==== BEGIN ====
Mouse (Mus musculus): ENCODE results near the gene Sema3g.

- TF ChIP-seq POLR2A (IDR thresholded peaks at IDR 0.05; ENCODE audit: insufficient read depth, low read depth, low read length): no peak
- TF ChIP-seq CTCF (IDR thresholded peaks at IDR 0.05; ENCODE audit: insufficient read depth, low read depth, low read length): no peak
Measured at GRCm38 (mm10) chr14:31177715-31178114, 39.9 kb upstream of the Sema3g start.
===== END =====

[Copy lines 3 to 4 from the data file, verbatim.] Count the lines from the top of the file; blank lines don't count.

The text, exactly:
- TF ChIP-seq CTCF (IDR thresholded peaks at IDR 0.05; ENCODE audit: insufficient read depth, low read depth, low read length): no peak
Measured at GRCm38 (mm10) chr14:31177715-31178114, 39.9 kb upstream of the Sema3g start.